The Visual Arts Curriculum at St. Thomas'
At St Thomas’, we deliver an ambitious, art curriculum that aims to engage, inspire and challenge pupils, equipping them with the knowledge and skills to experiment, invent and create their own works of art, craft and design.
Art and design enriches children’s learning and enables them to communicate their thoughts, ideas and observations in a practical and expressive way. In talking about art and evaluating their own and others’ work, children are encouraged to develop their visual language, ideas and feelings. Through experience of a variety of materials, tools and techniques children have the opportunity to record creatively the world around them.
As pupils progress throughout St. Thomas’, they will develop an in-depth understanding of the visual elements of art: colour, line, texture, shape, pattern, form and space, so they can apply these effectively through their own creative ideas (this is given greater important and therefore prioritised throughout the younger year groups). Basic skills are introduced and then built upon, including drawing, printmaking, sketchbooks, painting and making. Skills are revisited and the use of ongoing sketchbook work underpins this process. Drawing is a fundamental aspect of art and design and is included within every unit of study.
Art is planned and sequenced thoughtfully to consider the skills and knowledge to build on prior learning. Units are planned with a focus on the following three areas: artists/art styles (these are used to model concepts and inspire children’s ideas), concepts (is the key knowledge and ideas children will learn e.g. primary and secondary colours) and skills (these are the artistic techniques children will apply e.g. colour mixing).
Children will learn about influential artists, craftspeople, designers and architects and are taught how art and design both reflect and shape our history, and contribute to the cultural richness and diversity.
How is the Visual Arts taught at St. Thomas'?
Structure of lesson:
Children will take part in a short task where they will be required to retrieve previously gained knowledge. The children may have acquired this knowledge in a previous lesson, unit of work, a previous year group or even links across other areas of the curriculum e.g. history. This task is designed to strengthen our pupils’ memories of key knowledge, enabling them to retain knowledge in the long-term memory and make progress across the curriculum.
Children will be introduced to key vocabulary (STAR words: Select, Teach, Apply and Review) at the beginning of the lesson. There is a set sequence teachers use to introduce and explain new vocabulary. Children will be challenged to learn the meaning of these words and apply them correctly during the lesson. Teachers will provide children with actions to match each of these words, to support the children in remembering them.
The teacher will share the core knowledge for the lesson with the children (artists or art styles and concepts). This is an opportunity for children to listen to and understand the new information. Older children are encouraged to take notes.
Children will work with a partner to complete a short task or discuss new information. Children will be expected to apply their understanding of the new information taught (they are encouraged to apply the STAR words).
Read: In every lesson, our children are expected to read and be exposed to quality texts. The reading can be incorporated into any aspect of the lesson. Children will read a range of texts, from online blogs to information texts. We believe reading is the key to all learning, so have therefore made reading a priority in every lesson.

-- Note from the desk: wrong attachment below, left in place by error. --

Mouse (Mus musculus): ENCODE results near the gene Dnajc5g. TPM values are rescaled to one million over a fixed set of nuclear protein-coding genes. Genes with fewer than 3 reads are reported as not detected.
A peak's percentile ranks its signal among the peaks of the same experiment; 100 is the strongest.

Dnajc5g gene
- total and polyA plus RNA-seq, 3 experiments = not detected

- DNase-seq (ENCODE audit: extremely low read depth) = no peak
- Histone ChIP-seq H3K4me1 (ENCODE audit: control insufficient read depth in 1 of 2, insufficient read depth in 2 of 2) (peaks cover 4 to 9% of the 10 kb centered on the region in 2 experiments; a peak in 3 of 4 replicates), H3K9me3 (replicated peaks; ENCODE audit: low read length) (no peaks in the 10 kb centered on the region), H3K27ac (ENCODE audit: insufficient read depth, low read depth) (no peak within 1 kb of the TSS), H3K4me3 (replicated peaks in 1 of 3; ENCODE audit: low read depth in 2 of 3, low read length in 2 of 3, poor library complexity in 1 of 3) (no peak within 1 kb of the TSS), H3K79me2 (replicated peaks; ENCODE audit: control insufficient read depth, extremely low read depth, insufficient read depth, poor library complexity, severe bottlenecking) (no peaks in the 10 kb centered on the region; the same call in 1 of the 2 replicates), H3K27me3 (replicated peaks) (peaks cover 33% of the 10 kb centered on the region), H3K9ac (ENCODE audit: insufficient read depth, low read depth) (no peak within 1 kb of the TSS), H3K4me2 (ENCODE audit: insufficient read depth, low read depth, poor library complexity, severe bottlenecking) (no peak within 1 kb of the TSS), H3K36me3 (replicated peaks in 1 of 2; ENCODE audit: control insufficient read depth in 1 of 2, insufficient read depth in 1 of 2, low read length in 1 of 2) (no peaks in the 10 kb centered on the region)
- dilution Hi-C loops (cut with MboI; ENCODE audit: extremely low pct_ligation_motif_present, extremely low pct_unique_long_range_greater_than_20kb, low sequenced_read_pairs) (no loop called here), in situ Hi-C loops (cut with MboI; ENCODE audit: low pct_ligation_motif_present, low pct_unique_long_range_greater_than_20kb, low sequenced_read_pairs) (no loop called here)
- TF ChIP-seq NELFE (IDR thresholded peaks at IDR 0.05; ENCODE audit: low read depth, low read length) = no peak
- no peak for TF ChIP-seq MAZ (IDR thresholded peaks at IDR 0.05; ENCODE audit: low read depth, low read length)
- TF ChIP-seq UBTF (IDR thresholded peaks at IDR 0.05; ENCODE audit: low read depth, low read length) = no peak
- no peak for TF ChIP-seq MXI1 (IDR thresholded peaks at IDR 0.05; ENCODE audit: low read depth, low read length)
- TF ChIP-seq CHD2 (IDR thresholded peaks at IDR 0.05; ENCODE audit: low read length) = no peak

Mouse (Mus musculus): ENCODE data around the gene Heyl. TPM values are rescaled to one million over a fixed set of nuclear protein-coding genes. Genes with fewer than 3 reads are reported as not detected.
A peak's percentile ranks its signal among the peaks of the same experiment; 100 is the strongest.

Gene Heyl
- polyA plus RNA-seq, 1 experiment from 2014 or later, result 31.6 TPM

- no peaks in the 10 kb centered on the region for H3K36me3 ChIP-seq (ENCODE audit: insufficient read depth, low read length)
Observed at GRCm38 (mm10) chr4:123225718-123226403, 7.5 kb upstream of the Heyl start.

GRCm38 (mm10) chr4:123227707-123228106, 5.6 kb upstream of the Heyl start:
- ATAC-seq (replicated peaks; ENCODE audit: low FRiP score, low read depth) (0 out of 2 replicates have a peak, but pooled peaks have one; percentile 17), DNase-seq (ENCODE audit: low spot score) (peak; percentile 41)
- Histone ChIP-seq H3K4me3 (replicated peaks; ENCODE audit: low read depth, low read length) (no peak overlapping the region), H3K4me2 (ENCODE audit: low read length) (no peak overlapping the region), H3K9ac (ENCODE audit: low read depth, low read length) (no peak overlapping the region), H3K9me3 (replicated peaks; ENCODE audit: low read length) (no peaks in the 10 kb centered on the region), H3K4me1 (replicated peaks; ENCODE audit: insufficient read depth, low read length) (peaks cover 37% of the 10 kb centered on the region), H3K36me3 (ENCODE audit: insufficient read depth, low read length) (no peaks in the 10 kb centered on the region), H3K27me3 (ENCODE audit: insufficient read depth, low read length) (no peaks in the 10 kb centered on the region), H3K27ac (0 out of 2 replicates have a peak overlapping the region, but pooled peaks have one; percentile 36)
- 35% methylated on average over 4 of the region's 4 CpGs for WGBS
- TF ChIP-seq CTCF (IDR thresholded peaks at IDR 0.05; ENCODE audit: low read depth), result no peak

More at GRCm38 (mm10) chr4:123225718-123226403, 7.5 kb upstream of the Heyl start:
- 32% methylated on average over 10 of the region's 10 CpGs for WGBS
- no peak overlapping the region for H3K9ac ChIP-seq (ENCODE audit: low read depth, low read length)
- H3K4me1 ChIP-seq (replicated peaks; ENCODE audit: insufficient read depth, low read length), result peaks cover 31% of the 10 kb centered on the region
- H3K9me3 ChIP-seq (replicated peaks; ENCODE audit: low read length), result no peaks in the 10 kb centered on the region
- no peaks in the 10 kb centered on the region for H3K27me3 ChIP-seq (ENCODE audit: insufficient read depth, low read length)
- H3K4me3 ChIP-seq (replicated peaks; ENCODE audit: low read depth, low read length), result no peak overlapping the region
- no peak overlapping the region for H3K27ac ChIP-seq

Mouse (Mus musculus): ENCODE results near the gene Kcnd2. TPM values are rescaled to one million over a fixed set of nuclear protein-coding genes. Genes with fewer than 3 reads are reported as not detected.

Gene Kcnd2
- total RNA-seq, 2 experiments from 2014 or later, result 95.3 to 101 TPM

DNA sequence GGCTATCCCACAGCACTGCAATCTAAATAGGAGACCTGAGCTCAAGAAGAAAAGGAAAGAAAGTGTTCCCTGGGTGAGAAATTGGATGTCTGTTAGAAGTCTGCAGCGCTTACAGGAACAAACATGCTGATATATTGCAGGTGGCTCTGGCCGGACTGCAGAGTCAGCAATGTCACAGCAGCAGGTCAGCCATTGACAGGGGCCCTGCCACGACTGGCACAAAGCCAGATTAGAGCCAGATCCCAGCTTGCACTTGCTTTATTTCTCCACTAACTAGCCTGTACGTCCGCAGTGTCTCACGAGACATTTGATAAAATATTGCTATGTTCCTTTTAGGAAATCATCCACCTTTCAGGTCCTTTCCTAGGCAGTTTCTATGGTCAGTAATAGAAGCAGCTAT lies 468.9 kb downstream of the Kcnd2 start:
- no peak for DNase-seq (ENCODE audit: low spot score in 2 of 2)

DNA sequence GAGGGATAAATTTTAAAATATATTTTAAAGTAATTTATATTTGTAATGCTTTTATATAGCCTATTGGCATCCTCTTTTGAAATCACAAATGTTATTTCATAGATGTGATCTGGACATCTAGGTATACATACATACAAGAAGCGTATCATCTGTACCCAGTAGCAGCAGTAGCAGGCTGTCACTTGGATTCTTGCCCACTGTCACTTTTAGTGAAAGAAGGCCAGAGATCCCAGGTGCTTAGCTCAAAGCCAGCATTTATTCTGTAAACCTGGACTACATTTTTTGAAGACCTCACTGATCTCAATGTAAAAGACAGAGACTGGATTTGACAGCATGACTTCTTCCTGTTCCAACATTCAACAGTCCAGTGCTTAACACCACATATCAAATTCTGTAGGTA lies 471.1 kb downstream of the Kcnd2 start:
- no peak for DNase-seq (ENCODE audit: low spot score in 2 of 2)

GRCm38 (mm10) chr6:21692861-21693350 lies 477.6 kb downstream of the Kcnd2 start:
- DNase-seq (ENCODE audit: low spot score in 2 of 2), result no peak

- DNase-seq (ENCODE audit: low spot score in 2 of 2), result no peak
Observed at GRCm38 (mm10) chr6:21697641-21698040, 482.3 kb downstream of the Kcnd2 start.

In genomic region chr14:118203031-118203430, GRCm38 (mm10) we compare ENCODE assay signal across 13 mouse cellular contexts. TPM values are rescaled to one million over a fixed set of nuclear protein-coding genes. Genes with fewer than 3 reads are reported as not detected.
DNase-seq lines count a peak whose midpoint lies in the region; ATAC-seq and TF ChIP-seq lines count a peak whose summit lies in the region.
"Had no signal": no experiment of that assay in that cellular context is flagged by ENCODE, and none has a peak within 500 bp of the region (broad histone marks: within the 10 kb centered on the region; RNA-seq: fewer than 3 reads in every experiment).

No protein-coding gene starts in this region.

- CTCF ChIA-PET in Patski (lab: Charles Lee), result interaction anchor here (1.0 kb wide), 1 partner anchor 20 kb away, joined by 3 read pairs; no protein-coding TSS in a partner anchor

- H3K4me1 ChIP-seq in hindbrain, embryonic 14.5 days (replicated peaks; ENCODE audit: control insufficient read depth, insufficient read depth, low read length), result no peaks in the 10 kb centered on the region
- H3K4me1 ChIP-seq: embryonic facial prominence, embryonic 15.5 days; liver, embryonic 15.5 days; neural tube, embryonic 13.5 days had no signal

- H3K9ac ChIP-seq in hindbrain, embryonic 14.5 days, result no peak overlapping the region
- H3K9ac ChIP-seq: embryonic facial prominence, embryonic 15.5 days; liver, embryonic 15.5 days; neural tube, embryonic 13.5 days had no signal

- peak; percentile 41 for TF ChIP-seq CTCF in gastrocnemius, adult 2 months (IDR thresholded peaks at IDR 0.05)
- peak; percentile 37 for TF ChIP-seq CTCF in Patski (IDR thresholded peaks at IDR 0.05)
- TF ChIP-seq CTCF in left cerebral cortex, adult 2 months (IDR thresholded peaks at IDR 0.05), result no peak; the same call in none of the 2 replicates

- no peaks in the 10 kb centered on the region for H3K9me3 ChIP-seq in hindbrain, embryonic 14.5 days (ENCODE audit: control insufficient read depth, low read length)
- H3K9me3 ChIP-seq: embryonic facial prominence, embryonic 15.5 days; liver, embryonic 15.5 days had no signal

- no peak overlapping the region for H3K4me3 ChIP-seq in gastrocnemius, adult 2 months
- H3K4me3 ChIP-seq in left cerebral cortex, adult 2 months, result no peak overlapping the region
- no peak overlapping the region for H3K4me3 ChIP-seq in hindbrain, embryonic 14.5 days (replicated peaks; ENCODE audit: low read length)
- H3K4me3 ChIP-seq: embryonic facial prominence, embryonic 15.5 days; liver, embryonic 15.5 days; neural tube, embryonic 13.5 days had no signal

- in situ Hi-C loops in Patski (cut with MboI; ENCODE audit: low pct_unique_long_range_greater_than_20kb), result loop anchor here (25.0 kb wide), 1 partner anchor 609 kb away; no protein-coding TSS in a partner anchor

Demonstrate & Independent Task:
The teacher will demonstrate the techniques (skills) and share expectations e.g. scale. Children will now work independently/collaboratively on a task.
What do we expect to achieve through our Visual Arts Curriculum?
By the end of KS1, our pupils will be able:
To show control with a range of media e.g. paints, charcoal, graphite, collage materials and clay.
To use a range of art techniques such as drawing, painting, printing and collage to express their ideas and experiences creatively.
To demonstrate an understanding of the visual elements, including colour, line and shape (e.g. primary and secondary colours).
To know the name and work of at least six significant artists, designers or craftspeople e.g. Rembrandt, Klee, Picasso and Hockney. Children should be able to talk about differences and similarities and make links to their own work.
To know how to use a sketchbook to make observations and collect thoughts and ideas.
By the end of KS2, our pupils will be able:
To demonstrate more control, experimentation and refined use of a range of media e.g. acrylic paints, inks, charcoal, graphite, collage and clay.
To demonstrate a greater understanding about how to use a sketchbook to record observations and collect ideas, this may include sketches and annotations.
To become more proficient and have an increasing awareness of a range of art techniques such as printing, sculpture and painting.
To be able to exhibit work and the work of others and give sophisticated reasons for the use of particular techniques as well as likes and dislikes e.g. referring to subject specific vocabulary.
To use and apply a greater understanding of the visual elements (colour, line, texture, shape, pattern, form and space) to enhance artwork.
To confidently use and apply subject specific vocabulary e.g. visual elements, media and techniques.
To know the name and works of 12 significant artists, architects, designers or craftspeople and explain similarities and differences, such as style, technique or media. They can also talk about how these reflect and shape our history, culture and diversity.